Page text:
While it is on the books as a misdemeanor, reckless driving is taken quite seriously in California. Depending on the act, one can be fined between $145 to $1,000 and possibly serve a prison sentence of five to 90 days. The penalization can increase based on a number of factors, including if you have a prior conviction. The DMV will put points on your license for offenses. The DMV could also count a conviction against the offender toward a future license suspension hearing. On top of that, your auto insurance payments are likely to increase or even be canceled.

If there is property damage or someone is hurt or worse as a result of reckless driving, the driver will be looking at felony charges such as vehicular manslaughter.

Reckless driving is a major factor in motorcycle accidents. The state is constantly looking for ways to increase the cyclist’s safety. One initiative could make California the first state to formalize lane splitting. This is the practice of cyclists riding on the lane line to move between cars. Unlike some states, lane splitting is not illegal here, but it has been an issue of debate in terms of safety and traffic confusion.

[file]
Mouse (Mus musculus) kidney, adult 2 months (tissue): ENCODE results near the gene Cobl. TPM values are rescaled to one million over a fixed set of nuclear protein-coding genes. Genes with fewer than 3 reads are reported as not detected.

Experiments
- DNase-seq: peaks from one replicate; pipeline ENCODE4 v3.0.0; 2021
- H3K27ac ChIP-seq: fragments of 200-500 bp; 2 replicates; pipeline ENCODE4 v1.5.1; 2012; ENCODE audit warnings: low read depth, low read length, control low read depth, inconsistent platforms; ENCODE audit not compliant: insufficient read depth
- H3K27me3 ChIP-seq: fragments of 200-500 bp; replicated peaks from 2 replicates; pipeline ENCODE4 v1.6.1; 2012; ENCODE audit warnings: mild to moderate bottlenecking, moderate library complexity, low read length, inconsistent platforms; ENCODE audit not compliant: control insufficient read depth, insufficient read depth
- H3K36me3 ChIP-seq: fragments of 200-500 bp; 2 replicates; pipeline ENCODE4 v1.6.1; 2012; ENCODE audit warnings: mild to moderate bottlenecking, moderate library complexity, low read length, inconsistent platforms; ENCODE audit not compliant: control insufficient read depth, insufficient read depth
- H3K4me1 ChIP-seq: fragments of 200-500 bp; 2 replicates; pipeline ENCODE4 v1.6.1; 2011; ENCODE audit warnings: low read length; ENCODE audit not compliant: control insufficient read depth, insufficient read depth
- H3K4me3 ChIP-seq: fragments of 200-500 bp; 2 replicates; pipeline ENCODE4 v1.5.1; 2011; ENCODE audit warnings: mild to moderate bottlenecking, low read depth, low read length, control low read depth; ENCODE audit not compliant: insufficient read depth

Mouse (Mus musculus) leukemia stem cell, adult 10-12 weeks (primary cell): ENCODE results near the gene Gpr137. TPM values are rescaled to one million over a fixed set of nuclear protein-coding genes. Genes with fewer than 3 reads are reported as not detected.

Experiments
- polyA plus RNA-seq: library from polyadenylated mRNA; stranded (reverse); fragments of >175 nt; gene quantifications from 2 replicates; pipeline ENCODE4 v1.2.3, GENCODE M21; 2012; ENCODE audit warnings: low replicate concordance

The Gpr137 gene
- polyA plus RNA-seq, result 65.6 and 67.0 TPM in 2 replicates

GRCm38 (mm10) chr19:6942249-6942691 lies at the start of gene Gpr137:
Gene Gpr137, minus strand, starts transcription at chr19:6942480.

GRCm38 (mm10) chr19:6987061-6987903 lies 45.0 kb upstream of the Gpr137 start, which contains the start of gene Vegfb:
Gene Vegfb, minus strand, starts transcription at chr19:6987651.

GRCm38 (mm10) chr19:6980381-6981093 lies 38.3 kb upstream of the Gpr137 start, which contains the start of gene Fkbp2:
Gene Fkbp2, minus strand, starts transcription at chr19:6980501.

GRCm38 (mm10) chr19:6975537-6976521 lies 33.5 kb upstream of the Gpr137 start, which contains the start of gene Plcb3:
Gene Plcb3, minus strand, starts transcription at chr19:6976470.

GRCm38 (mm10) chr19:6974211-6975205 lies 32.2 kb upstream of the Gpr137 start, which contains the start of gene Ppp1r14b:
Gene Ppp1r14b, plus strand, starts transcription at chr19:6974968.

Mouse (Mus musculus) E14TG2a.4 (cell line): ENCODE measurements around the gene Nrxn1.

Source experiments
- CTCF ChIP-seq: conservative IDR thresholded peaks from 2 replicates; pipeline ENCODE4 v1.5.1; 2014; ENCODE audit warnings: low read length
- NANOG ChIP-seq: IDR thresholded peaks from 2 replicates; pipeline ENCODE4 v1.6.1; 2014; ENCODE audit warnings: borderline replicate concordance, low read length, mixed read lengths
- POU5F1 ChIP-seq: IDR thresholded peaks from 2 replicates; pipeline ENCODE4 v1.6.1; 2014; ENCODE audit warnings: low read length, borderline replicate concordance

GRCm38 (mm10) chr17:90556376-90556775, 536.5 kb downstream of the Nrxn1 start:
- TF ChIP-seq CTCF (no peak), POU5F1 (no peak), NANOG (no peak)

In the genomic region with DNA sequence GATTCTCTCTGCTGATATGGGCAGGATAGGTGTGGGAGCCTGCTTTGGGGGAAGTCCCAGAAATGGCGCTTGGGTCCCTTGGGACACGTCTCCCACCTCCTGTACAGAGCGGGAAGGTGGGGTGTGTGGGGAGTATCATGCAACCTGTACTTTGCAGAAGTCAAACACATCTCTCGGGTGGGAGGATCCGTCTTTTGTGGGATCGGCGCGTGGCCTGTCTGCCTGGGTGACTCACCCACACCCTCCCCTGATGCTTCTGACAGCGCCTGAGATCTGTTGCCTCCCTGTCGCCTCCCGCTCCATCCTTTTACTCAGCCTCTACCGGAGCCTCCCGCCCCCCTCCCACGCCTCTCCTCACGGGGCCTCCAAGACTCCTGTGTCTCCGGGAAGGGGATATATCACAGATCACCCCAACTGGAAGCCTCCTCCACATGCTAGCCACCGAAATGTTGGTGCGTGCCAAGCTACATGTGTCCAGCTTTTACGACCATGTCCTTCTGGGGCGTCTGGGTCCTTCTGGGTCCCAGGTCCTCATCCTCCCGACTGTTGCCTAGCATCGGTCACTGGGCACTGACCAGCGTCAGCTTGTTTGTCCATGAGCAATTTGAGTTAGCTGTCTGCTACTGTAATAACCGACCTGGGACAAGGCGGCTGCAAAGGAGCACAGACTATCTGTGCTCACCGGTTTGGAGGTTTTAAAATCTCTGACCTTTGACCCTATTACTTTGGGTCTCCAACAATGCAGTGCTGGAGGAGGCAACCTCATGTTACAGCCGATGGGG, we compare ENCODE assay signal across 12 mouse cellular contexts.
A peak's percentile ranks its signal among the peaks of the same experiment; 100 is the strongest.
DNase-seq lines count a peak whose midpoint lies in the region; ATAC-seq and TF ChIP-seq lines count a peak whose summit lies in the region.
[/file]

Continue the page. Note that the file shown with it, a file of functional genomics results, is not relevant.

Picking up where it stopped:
Reckless Driving Examples Involving Motorcycles

In regards to reckless driving and motorcycles, here are some common actions that have caused disaster. It should be noted a rider can be as responsible for any of these acts as someone behind the wheel.

Often, when a motorcycle is involved, motorists are driving too fast to realize the smaller vehicle is in their line of fire.

It does not matter who is following whom, it is the cyclist who usually gets hurt. A car is too close when the motorcycle needs to stop short. The vehicle behind hits and sends the cyclist flying. Cars stop short and the cyclist behind them cannot stop in time. Again, the person on the motorcycle goes flying.

Failure to Signal
Everyone – including pedestrians – should know what a driver’s planning to do. But that is not always the case. Drivers suddenly changing lanes or making a turn without signaling creates a hazard that ends up in avoidable mishaps.